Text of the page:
- Poster presentation
- Open Access
Development, monitoring and first immunological results of a phase I/II vaccination trial using genetically modified allogeneic breast cancer cells
© Author(s); licensee BioMed Central Ltd. 2004
- Received: 28 April 2004
- Published: 1 July 2004
- Breast Cancer
- Human Leukocyte Antigen
- Tumor Associate Antigen
- Human Leukocyte Antigen Molecule
- Allogeneic Tumor Cell
The rational behind the use of allogeneic tumor cell lines as therapeutical vaccines is that multiple antigens common to both, the immunizing cell line and the patient's tumor are presented by shared human leukocyte antigen (HLA) molecules. The cell line "KS" was established from a malignant effusion of a breast cancer patient and found to express an array of ubiquitous tumor associated antigens (TAA) such as MUC-1, CEA, SSX-2, and members of the MAGE-family. As a result of interferon(IFN)-γ stimulation KS cells express high levels of HLA molecules, which probably present multiple peptide ligands for polyclonal T cell activation. This KS cell line was genetically modified to express CD80 providing costimulatory signals to T lymphocytes, and further transfected to overexpress Her-2/neu in order to avail a well characterized TAA as a marker for immunodiagnostic. In vitro studies demonstrated: a) KS24.22 transfectants can induce allospecific responses through direct priming; b) activate cytotoxic T cells (CTL) and TH cells; c) stimulate antigen-specific HLA-A*02-restricted CTL after transfection with viral antigens; and d) present TAA epitopes restricted by HLA-A*02. These results supported the realisation of a phase-I/II clinical trial, where KS24.22 cells are used to vaccinate patients with breast cancer. KS24.22 were expanded under GMP conditions and safety testing was done following FDA criteria. The primary objectives of the study are toxicity and feasibility. To correlate vaccine-induced immune responses with clinical responses we evaluated KS24.22-associated and TAA-specific T cells with a combination of molecular and cellular immunodiagnostic tests (qRT-PCR, ELISpot). Eligibility criteria included the following: (1) measurable metastatic breast cancer; (2) patient already received either anthracyclin- or taxan-based chemotherapy; (3) HLA-A*0201-positivity; (4) in vitro activation of patient's T cells by mitogen antibodies and KS24.22 vaccine cells; (5) written informed consent. Patients were excluded for following reasons: (1) immunosuppressive or autoimmune diseases; (2) acute or systemic infections; (3) chemotherapy or radiotherapy within 4 weeks; (4) antibodies, cytokines, or other immune therapies within 6 weeks. After irradiation, 107 cells were injected i.d. four times at 2-week intervals and four times monthly. The protocol was approved by the the local ethic-committees, the Paul-Ehrlich-Institut and the Committee for Somatic Genetherapy of the Deutsche Ärztekammer.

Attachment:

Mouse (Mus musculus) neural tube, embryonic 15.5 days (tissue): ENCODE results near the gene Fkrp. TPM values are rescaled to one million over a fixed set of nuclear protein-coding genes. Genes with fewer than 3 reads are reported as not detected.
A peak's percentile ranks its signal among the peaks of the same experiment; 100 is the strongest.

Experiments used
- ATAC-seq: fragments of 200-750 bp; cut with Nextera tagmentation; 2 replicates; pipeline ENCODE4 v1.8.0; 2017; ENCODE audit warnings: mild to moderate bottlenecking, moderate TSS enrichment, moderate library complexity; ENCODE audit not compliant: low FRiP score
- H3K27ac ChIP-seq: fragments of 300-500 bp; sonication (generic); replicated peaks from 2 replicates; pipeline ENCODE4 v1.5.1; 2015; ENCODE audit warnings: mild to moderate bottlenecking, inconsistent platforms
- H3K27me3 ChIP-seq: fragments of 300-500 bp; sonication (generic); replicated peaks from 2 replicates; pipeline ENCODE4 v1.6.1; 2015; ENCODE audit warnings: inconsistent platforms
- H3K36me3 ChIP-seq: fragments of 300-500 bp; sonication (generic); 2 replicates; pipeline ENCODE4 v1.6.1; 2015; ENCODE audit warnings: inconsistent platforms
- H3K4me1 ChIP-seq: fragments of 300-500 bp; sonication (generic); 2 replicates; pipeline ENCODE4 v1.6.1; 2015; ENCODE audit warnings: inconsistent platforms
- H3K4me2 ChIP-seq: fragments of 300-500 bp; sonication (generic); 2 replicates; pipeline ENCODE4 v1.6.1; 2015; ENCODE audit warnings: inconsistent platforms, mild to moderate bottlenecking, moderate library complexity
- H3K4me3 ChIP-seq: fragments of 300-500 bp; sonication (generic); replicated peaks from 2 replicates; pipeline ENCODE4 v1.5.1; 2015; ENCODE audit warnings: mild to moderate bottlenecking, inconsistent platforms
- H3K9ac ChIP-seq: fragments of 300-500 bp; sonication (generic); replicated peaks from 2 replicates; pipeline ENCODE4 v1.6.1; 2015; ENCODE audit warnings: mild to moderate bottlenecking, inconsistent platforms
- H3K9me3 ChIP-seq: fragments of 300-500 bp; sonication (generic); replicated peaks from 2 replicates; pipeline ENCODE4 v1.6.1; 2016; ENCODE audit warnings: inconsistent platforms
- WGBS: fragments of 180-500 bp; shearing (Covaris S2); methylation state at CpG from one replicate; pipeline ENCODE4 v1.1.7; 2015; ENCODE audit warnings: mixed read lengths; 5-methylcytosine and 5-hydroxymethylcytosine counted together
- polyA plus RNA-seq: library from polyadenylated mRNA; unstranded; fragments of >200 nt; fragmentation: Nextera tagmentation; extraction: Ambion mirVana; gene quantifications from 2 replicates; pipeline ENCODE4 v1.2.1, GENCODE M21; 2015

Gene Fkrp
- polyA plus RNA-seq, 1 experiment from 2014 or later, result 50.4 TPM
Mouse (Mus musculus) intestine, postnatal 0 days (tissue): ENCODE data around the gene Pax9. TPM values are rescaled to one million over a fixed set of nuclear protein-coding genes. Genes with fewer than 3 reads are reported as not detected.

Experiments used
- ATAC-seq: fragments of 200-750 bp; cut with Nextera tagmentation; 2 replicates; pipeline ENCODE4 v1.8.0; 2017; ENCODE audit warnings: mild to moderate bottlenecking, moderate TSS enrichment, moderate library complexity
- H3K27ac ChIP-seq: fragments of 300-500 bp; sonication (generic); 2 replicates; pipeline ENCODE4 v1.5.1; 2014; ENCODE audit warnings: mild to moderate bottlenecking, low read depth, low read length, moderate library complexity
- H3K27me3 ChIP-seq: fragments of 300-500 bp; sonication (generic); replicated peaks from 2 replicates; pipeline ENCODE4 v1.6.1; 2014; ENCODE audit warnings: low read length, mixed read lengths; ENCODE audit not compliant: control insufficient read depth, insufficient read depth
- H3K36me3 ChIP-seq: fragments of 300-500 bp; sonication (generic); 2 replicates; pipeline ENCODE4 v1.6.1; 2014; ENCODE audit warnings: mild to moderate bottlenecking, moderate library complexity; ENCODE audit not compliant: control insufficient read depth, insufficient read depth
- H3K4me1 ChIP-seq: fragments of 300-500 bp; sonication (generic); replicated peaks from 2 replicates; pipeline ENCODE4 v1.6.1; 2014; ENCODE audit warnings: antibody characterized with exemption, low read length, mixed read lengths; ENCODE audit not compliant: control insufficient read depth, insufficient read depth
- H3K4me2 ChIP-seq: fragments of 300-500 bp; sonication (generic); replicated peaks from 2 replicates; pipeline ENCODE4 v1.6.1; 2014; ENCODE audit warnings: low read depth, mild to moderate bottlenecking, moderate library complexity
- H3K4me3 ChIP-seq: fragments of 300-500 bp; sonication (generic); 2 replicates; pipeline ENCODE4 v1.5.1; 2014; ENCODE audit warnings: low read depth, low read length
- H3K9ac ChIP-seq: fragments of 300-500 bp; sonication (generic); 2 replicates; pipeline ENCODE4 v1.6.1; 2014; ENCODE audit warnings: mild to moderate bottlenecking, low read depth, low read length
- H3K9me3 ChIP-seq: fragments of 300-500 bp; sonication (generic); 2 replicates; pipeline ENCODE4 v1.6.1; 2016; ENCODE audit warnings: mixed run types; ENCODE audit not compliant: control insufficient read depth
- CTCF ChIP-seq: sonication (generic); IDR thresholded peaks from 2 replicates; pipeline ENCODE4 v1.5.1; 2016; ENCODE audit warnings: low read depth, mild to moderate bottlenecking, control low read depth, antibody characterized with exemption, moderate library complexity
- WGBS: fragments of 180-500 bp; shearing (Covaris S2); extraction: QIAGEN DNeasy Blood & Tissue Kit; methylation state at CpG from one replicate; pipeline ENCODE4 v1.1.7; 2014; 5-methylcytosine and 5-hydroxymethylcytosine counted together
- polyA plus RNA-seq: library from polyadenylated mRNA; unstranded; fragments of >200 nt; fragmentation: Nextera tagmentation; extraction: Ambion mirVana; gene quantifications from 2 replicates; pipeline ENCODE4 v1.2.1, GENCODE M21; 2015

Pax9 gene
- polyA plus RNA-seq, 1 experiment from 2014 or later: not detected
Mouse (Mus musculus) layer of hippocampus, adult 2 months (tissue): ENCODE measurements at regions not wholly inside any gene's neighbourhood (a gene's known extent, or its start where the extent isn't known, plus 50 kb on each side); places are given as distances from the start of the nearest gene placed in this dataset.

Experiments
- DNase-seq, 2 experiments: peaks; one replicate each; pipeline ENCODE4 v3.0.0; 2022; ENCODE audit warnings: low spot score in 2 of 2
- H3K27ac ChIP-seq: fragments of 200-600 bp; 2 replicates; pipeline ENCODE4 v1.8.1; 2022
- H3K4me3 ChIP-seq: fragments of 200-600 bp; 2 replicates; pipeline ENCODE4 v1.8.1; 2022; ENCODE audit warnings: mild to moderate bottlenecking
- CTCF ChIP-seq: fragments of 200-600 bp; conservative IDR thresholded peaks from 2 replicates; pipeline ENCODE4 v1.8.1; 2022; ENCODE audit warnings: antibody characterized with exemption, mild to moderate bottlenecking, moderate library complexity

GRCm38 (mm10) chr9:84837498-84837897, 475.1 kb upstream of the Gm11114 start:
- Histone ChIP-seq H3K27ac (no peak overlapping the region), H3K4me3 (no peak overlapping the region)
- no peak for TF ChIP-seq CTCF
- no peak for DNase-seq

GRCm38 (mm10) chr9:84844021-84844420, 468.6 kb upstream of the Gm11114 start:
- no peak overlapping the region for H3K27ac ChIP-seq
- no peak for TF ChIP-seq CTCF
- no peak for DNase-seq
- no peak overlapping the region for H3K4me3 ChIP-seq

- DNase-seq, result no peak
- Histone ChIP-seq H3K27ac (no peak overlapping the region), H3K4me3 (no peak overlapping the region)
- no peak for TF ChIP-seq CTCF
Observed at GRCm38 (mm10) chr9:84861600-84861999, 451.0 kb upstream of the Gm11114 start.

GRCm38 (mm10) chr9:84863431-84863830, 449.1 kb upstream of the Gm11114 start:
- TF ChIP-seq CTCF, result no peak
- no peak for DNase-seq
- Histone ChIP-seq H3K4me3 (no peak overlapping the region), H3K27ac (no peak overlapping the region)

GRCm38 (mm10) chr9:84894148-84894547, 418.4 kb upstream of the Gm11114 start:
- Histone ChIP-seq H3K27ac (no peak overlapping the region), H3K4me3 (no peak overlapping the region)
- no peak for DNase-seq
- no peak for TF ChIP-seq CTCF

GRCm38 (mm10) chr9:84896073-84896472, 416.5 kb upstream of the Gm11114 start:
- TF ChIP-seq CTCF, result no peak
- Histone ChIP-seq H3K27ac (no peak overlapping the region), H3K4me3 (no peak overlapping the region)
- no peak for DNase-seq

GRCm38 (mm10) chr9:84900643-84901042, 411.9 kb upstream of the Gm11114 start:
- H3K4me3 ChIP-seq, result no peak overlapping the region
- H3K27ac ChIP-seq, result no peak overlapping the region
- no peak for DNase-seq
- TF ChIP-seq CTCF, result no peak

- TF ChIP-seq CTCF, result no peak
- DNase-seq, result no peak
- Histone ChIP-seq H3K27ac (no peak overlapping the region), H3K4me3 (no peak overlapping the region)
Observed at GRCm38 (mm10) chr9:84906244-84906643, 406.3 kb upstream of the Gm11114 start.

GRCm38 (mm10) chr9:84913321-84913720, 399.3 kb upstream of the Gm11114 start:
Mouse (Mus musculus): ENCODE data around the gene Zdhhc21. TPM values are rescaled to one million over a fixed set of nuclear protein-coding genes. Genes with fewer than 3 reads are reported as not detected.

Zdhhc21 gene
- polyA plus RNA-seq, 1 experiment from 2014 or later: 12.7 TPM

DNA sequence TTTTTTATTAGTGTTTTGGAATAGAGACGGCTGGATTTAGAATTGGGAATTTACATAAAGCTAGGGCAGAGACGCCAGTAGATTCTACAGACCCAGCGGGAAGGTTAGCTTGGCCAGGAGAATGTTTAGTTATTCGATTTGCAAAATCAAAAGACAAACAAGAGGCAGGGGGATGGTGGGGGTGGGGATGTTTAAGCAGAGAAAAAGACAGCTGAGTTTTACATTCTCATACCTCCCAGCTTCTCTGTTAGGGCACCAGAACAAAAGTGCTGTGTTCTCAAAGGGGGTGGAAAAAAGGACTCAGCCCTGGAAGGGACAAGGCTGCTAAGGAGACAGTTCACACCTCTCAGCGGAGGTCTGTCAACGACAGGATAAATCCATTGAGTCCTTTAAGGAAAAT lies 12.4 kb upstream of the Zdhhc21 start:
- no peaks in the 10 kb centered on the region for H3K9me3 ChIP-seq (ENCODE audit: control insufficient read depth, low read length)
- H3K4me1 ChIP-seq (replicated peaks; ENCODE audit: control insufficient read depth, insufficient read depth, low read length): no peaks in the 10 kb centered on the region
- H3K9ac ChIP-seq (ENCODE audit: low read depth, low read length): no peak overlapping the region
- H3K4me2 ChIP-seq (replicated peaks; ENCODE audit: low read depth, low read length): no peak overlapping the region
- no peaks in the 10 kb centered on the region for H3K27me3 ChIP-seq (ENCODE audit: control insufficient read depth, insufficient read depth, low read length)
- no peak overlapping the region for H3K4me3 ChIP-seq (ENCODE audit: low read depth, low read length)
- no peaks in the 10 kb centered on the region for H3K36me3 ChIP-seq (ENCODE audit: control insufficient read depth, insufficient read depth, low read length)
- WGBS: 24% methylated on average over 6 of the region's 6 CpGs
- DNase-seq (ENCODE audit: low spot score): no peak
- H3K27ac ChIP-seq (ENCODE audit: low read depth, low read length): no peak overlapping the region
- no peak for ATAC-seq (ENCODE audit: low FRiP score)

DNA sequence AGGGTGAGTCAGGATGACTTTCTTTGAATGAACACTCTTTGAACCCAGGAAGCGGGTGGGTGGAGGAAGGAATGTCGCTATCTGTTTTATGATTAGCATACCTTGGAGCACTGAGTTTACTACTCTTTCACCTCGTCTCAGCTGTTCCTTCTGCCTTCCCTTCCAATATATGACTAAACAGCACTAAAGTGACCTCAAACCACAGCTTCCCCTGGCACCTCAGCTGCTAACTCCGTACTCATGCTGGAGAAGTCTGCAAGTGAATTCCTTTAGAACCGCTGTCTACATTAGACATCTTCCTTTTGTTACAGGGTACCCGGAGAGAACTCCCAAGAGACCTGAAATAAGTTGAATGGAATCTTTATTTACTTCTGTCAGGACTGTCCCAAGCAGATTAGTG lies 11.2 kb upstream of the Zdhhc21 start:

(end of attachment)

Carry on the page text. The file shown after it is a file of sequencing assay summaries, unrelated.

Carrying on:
So far, 10 patients were included in this study receiving together more then 70 vaccinations. Vaccinations showed only minor side effects like flulike symptoms and injection site reactions. Here, the immunohistochemical analysis of biopsies showed infammatory cell infiltration consisting of macrophages, dendritic cells and predominantly CD4+ T cells. Three patients had to discontinue therapy because of progression. Disease stabilisation was observed in seven patients. Of these, postvaccination PBMCs showed increasing KS24.22-reactive T cell responses detected by quantifying antigen-induced IFN-γ-mRNA. Two patients clearly developed HLA-A*02-restricted, Her-2/neu-specific CD8+ T cells alongside with KS24.22-related alloresponses. CEA- and MAGE-1-specific CD8+ T cells could be detected as well.
In summary, this immunization strategy proved to be safe and feasible, and induced TAA-specific immune responses. However, no objective tumor regressions were observed so far. The qRT-PCR method proved to be highly sensitive and can be used to perform an "immunologic staging" under vaccination.